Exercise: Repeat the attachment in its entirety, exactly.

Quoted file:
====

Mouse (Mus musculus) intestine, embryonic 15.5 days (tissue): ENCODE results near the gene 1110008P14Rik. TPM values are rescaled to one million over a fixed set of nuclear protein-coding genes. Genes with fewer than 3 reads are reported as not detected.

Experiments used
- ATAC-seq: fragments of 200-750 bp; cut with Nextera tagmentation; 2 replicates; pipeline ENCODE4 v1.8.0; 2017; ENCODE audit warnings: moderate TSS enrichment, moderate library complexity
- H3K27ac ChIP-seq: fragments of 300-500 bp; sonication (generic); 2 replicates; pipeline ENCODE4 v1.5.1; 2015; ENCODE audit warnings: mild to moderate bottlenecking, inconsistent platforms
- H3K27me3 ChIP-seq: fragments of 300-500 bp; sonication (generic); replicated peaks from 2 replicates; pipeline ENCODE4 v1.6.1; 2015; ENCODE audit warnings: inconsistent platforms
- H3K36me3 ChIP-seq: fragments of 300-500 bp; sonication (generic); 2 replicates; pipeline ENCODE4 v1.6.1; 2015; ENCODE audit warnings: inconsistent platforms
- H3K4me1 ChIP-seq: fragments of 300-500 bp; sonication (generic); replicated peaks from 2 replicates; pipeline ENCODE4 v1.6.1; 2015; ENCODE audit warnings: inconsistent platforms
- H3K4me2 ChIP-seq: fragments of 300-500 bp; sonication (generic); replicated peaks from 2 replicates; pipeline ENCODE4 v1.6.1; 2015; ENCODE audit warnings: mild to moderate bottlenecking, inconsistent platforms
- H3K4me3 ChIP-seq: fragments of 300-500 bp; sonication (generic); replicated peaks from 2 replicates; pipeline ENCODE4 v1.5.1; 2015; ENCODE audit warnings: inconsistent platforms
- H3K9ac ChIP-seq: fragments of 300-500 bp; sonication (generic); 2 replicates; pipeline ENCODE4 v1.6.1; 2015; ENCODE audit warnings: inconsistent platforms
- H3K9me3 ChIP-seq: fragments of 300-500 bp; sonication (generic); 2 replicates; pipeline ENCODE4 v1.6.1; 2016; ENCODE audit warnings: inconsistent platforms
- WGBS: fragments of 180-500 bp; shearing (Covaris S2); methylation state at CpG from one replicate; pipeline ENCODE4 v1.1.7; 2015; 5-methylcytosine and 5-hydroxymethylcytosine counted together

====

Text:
Mouse (Mus musculus) intestine, embryonic 15.5 days (tissue): ENCODE results near the gene 1110008P14Rik. TPM values are rescaled to one million over a fixed set of nuclear protein-coding genes. Genes with fewer than 3 reads are reported as not detected.

Experiments used
- ATAC-seq: fragments of 200-750 bp; cut with Nextera tagmentation; 2 replicates; pipeline ENCODE4 v1.8.0; 2017; ENCODE audit warnings: moderate TSS enrichment, moderate library complexity
- H3K27ac ChIP-seq: fragments of 300-500 bp; sonication (generic); 2 replicates; pipeline ENCODE4 v1.5.1; 2015; ENCODE audit warnings: mild to moderate bottlenecking, inconsistent platforms
- H3K27me3 ChIP-seq: fragments of 300-500 bp; sonication (generic); replicated peaks from 2 replicates; pipeline ENCODE4 v1.6.1; 2015; ENCODE audit warnings: inconsistent platforms
- H3K36me3 ChIP-seq: fragments of 300-500 bp; sonication (generic); 2 replicates; pipeline ENCODE4 v1.6.1; 2015; ENCODE audit warnings: inconsistent platforms
- H3K4me1 ChIP-seq: fragments of 300-500 bp; sonication (generic); replicated peaks from 2 replicates; pipeline ENCODE4 v1.6.1; 2015; ENCODE audit warnings: inconsistent platforms
- H3K4me2 ChIP-seq: fragments of 300-500 bp; sonication (generic); replicated peaks from 2 replicates; pipeline ENCODE4 v1.6.1; 2015; ENCODE audit warnings: mild to moderate bottlenecking, inconsistent platforms
- H3K4me3 ChIP-seq: fragments of 300-500 bp; sonication (generic); replicated peaks from 2 replicates; pipeline ENCODE4 v1.5.1; 2015; ENCODE audit warnings: inconsistent platforms
- H3K9ac ChIP-seq: fragments of 300-500 bp; sonication (generic); 2 replicates; pipeline ENCODE4 v1.6.1; 2015; ENCODE audit warnings: inconsistent platforms
- H3K9me3 ChIP-seq: fragments of 300-500 bp; sonication (generic); 2 replicates; pipeline ENCODE4 v1.6.1; 2016; ENCODE audit warnings: inconsistent platforms
- WGBS: fragments of 180-500 bp; shearing (Covaris S2); methylation state at CpG from one replicate; pipeline ENCODE4 v1.1.7; 2015; 5-methylcytosine and 5-hydroxymethylcytosine counted together